A: Okolita, Hanover Insurance: It is important that not only are there various ways to communicate to employees about office closures and events impacting the business but that employees also have a way to reach us and tell us they are OK and let us know if they need help and how to contact them.

Mobile computing is increasingly used in the field. Work-at-home strategies are a key part of contingency plans even for short-lived events like snow storms that impact travel. It will become critical in events like a global pandemic when traditional contingency plans will not work, as it is not the building or the data center with a problem but your workforce.

A: Croy, Forsythe Solutions Group: Mobile communications technologies allow key executives to meet and make crucial decisions through a virtual command center, rather than having to gather at a physical emergency operations center. This enables organizations to respond more quickly.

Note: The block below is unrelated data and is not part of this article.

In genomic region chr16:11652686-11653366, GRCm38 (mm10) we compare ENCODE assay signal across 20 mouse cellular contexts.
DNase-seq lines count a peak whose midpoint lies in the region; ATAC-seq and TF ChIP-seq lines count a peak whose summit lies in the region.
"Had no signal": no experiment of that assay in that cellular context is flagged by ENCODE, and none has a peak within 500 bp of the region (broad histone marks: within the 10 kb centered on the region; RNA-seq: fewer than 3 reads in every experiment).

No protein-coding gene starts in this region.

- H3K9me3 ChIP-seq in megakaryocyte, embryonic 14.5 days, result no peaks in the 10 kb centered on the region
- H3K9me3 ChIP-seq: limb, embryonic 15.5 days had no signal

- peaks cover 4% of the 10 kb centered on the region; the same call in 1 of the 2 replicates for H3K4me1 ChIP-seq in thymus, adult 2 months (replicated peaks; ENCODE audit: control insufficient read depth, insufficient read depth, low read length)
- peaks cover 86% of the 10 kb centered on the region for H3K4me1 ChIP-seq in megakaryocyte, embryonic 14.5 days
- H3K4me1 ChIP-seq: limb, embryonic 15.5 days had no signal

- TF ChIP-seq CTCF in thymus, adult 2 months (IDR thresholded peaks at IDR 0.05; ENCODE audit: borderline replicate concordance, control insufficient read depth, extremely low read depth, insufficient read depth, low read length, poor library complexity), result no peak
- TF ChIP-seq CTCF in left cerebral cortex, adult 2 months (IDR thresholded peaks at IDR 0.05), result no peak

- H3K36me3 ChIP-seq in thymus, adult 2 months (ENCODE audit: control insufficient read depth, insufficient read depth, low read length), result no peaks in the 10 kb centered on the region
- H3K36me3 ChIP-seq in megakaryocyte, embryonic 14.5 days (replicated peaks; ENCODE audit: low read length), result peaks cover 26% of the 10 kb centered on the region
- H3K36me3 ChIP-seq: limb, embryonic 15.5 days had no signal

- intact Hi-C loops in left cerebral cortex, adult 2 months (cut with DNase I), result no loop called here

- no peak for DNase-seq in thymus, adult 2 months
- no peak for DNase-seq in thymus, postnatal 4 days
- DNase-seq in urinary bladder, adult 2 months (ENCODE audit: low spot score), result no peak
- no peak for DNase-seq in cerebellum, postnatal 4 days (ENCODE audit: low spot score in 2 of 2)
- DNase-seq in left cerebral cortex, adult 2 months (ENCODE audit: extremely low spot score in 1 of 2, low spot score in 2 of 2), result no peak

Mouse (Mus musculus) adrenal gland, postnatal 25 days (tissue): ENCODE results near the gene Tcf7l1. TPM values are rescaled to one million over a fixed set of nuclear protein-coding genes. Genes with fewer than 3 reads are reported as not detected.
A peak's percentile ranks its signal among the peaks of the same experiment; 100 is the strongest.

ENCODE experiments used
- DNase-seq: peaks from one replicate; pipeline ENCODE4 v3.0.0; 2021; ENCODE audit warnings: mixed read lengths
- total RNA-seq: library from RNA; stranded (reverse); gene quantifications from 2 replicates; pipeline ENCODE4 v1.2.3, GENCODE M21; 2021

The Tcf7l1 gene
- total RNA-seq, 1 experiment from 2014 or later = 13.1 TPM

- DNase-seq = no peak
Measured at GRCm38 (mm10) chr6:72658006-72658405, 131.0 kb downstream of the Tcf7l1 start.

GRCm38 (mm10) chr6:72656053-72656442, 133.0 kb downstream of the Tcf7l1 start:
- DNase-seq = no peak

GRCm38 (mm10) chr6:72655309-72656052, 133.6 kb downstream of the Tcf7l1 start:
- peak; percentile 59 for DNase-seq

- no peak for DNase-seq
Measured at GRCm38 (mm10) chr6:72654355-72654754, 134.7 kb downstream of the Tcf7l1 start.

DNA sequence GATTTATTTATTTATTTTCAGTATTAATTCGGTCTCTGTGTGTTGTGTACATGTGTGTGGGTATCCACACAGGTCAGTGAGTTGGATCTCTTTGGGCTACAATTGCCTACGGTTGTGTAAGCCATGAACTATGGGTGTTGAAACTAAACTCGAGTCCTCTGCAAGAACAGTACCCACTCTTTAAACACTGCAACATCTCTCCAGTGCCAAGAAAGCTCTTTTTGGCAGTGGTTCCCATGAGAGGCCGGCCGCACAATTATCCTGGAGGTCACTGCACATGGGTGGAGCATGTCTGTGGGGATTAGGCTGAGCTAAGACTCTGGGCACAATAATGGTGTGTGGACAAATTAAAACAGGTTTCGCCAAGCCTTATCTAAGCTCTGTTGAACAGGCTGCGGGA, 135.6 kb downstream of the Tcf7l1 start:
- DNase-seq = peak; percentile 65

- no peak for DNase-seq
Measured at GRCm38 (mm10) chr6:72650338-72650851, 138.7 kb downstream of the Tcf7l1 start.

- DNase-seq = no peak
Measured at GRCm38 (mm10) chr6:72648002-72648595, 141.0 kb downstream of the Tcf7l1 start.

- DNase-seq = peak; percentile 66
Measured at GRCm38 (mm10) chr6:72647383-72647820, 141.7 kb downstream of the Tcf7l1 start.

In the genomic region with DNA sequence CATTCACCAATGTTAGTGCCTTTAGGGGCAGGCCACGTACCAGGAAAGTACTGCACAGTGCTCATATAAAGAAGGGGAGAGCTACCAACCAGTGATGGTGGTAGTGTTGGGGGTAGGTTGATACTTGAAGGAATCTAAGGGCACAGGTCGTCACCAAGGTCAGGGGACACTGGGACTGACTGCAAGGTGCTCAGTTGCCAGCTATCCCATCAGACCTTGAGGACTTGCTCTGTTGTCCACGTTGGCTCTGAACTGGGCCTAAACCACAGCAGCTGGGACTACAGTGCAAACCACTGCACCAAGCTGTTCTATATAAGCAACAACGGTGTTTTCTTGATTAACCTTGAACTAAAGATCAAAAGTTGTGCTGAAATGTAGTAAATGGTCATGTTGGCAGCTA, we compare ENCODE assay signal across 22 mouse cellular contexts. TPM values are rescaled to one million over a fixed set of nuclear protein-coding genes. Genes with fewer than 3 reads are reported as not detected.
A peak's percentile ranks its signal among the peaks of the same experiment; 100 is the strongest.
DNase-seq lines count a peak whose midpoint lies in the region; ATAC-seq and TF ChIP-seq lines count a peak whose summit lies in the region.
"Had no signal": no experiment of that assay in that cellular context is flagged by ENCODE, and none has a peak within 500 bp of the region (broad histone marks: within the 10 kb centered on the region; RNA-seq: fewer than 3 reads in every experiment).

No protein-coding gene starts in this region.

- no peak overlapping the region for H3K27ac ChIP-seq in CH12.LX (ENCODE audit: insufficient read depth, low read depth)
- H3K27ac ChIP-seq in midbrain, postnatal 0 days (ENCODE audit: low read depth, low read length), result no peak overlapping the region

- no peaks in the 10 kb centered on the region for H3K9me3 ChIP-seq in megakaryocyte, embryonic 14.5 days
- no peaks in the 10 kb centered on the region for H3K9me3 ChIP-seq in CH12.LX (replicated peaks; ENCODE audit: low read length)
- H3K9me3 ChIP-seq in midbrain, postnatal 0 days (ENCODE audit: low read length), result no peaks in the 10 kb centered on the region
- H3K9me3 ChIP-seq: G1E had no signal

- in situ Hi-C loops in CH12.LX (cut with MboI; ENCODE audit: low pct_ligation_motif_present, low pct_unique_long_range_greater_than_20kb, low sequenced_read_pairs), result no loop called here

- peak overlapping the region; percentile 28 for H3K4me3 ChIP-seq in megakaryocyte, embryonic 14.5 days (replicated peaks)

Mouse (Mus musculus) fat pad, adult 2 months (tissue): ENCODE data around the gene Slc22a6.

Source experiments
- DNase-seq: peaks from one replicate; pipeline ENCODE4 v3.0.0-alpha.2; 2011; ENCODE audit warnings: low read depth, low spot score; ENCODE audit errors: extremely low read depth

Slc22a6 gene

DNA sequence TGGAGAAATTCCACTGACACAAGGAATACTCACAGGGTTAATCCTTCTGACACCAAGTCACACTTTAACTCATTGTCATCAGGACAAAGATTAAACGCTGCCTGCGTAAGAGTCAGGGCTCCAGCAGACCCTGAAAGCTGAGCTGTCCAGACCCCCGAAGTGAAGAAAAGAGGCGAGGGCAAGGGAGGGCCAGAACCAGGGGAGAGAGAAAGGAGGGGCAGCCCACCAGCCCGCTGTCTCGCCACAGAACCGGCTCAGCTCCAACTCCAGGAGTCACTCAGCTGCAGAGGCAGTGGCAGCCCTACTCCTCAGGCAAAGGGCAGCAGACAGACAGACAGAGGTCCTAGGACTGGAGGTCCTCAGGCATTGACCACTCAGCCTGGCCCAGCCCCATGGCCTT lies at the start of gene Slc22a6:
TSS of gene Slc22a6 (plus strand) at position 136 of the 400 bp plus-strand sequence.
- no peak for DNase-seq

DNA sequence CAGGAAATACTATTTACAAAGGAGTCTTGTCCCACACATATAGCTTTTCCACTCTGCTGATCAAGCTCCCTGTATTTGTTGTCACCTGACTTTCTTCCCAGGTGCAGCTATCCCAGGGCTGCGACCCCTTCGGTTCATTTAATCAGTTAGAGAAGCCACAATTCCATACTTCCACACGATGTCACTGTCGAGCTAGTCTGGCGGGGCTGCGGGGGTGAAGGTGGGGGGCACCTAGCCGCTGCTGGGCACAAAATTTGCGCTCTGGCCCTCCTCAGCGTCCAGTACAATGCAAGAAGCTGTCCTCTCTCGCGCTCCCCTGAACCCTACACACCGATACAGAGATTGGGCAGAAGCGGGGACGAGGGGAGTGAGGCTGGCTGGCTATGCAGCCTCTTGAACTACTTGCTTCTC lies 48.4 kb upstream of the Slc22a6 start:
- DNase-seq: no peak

Beyond incident management, more-strategic use of mobile technologies is needed for more cost-effective investments and more-secure, robust communications. Critical success factors in making mobile solutions more strategic include a high level of executive commitment and oversight in mandating mobile communications policy, and cross-functional collaboration between business units and the IT department.

A: Ross, Deloitte & Touche: Insurers are recognizing that, even more than disasters that have already occurred, the prospect of a pandemic will affect their ability to operate. A pandemic will create a highly focused, widespread workforce issue. Companies are considering automated notification systems, remote access for teleworking solutions, and significantly increased bandwidth to support remote workers and collaboration systems.

Peggy Bresnick Kendler has been a writer for 30 years. She has worked as an editor, publicist and school district technology coordinator. During the past decade, Bresnick Kendler has worked for UBM TechWeb on special financialservices technology-centered ... View Full Bio